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Wednesday, 22 October 2008

John "Sinister" Babcock, was being held on state charges of unlawful transfer of a firearm.

09:14 | , , , , ,

Federal and local authorities in Reno and Las Vegas said Tuesday that 29 arrests had been made in Nevada as part of a multistate investigation of a motorcycle gang.
Five people arrested in Las Vegas on Tuesday were being held on federal charges of racketeering, conspiracy to distribute methamphetamine and cocaine, Las Vegas police said.Police Lt. Dave Logue, head of the department's intelligence section, said arrests and searches had effectively shut down the Las Vegas and Henderson chapters of the Mongols motorcycle club.Authorities said Jason "Big Jay" Hull, 33; David "Lazy Dave" Padilla, 38; Ismael "Milo" Padilla, 33; William "Moreno" Ramirez, 38; and Harold "Face" Reynolds, 40, all of Las Vegas, were in custody pending a Wednesday hearing before a federal magistrate.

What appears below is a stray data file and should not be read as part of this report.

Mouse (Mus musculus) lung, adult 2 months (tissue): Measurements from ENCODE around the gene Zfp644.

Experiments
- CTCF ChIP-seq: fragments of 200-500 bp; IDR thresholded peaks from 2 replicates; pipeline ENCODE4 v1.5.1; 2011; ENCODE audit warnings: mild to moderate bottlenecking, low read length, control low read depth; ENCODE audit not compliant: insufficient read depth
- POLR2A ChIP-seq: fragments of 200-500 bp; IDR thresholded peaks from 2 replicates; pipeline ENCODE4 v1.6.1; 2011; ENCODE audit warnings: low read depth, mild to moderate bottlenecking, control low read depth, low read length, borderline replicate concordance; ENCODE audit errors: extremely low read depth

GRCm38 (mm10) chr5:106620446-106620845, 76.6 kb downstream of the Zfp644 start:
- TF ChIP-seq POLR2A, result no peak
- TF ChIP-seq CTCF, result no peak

Another Las Vegas man, 43-year-old John "Sinister" Babcock, was being held on state charges of unlawful transfer of a firearm.Reno authorities said 23 people had been arrested in the area as part of its undercover investigation, and 14 others had been charged with crimes.Of those, six suspects, most affiliated with the Mongols, were arrested early Tuesday, said Tom Cannon, resident agent in charge of the Reno ATF office.Authorities neither specified charges or identified those arrested in the Reno area, but said more than 6 pounds of methamphetamine and 75 weapons had been seized.The arrests and seizures were part of a multistate roundup of Mongol members arrested under a federal racketeering indictment that included charges of murder, attempted murder, assault, gun and drug violations, a Bureau of Alcohol, Tobacco, Firearms and Explosives spokesman said.U.S. Attorney Thomas O'Brien in California said he believed it to be the highest number of arrests of a motorcycle gang in the nation's history.Arrest and search warrants were being served across Southern California, Nevada, Oregon, Colorado, Washington and Ohio.Logue said none of the people arrested in Las Vegas were charged with murder. He said Las Vegas police helped the investigation in Nevada and other states by monitoring the activities of ATF agents who infiltrated the group and posed as members.Logue, head of the department's intelligence section, said leaders for the Mongols communicated using e-mail and text messaging, and met during regional and national motorcycle runs."Some would be West Coast runs, some would be national runs, and that's where the different leaders from the different states would come together and talk about business," Logue said.

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